Citizens All: African Americans in Connecticut 1700-1850
Transatlantic Slave TradeConnecticut StoriesAbout The Project
Connecticut Stories
 
Gilder Lehrman Center for the Study of Slavery, Resistance, and AbolitionYale University
Enslaved Africans in the Colony of Connecticut
 
Students at Prudence Crandall's School for African-American Women, 1833-34
Courtesy, The Prudence Crandall Museum, Canterbury, CT

Detailed information about Prudence Crandall's life is widely available (she was even named "Connecticut State Heroine" in 1995), but less is known about the students who also bravely confronted the racism of Canterbury's opposition to the academy. These young women, mostly from prosperous middle-class families in major northeastern cities, were committed to securing higher education not only for themselves but for disenfranchised African Americans in general. Many of them went on to become educators in their own right; others (including Sarah Harris) became active leaders in the abolitionist movement.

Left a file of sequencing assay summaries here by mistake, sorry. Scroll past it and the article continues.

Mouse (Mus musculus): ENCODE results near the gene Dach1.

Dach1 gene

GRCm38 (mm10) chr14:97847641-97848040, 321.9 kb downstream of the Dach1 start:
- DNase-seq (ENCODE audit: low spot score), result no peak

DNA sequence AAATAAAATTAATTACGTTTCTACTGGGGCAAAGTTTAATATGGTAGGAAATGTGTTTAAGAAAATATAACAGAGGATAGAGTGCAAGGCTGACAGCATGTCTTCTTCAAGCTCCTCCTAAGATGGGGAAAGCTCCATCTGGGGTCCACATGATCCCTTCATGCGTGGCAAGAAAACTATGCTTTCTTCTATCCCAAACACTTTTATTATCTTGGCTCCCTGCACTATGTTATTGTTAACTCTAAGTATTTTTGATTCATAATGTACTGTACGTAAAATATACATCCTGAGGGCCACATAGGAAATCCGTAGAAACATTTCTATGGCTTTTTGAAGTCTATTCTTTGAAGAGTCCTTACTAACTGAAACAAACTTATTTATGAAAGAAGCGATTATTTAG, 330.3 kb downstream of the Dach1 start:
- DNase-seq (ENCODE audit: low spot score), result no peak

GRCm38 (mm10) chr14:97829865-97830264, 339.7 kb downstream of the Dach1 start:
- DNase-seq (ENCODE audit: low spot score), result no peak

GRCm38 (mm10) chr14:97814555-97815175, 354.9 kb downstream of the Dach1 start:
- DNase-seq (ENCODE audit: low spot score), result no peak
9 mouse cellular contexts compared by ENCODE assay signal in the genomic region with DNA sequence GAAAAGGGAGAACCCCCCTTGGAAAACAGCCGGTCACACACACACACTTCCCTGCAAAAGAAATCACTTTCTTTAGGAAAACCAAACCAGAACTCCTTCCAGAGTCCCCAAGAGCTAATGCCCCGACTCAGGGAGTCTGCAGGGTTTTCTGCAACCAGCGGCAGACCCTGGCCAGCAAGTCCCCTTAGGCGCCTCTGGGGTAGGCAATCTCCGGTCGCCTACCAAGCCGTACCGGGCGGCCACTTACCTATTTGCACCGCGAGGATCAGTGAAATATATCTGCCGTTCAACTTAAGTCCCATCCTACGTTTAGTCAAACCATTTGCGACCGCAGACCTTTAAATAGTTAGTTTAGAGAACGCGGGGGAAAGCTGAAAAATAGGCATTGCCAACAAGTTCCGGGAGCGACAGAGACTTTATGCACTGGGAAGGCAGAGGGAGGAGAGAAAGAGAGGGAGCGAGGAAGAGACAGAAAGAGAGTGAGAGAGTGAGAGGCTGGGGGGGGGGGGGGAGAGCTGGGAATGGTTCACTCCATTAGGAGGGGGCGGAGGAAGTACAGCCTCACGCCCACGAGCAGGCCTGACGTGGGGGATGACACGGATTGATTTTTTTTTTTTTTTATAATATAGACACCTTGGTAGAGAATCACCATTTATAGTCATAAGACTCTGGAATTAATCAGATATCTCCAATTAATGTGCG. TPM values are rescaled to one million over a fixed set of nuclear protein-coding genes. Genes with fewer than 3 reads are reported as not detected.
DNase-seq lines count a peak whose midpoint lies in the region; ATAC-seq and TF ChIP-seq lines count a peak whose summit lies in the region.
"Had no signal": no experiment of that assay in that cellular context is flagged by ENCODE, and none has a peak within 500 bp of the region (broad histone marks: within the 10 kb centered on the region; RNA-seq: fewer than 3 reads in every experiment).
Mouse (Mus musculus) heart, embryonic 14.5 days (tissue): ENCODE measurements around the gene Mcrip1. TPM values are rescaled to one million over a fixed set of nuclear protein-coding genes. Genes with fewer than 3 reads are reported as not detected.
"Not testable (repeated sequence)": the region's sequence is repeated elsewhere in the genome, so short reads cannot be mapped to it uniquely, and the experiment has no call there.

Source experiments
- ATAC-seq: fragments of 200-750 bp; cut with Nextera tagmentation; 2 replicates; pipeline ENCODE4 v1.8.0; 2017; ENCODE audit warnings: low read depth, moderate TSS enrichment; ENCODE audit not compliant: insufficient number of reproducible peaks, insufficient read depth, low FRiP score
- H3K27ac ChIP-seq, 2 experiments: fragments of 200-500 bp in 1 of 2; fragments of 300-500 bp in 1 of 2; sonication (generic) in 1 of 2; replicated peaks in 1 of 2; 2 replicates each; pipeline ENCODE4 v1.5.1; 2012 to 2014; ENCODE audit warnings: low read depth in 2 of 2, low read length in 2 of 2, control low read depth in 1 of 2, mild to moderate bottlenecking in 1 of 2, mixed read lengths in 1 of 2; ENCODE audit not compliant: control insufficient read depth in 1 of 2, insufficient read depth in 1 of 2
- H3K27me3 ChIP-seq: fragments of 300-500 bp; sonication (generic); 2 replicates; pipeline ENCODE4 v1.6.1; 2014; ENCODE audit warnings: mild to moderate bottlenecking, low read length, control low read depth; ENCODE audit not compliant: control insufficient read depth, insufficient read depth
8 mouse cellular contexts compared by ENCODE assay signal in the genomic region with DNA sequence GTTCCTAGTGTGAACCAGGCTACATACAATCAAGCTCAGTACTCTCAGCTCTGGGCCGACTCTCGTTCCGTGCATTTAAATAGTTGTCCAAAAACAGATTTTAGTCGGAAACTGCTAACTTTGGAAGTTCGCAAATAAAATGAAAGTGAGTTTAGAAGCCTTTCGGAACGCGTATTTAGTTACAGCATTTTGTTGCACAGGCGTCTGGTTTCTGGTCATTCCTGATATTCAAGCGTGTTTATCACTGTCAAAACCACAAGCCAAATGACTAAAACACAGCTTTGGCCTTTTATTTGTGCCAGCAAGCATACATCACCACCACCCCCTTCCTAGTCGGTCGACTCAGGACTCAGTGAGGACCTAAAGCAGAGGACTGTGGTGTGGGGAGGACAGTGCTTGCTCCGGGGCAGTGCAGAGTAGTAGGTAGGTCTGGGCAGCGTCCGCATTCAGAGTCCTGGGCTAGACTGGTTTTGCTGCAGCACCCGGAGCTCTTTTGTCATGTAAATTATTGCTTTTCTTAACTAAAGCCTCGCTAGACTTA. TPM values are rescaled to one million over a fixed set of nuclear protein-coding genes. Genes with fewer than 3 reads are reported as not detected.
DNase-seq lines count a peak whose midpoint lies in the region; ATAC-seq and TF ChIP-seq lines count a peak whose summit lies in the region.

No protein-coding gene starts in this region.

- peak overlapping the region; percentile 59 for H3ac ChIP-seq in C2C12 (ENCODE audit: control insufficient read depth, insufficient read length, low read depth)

The stories of more than half of the students remain unknown, awaiting future historians' detective work.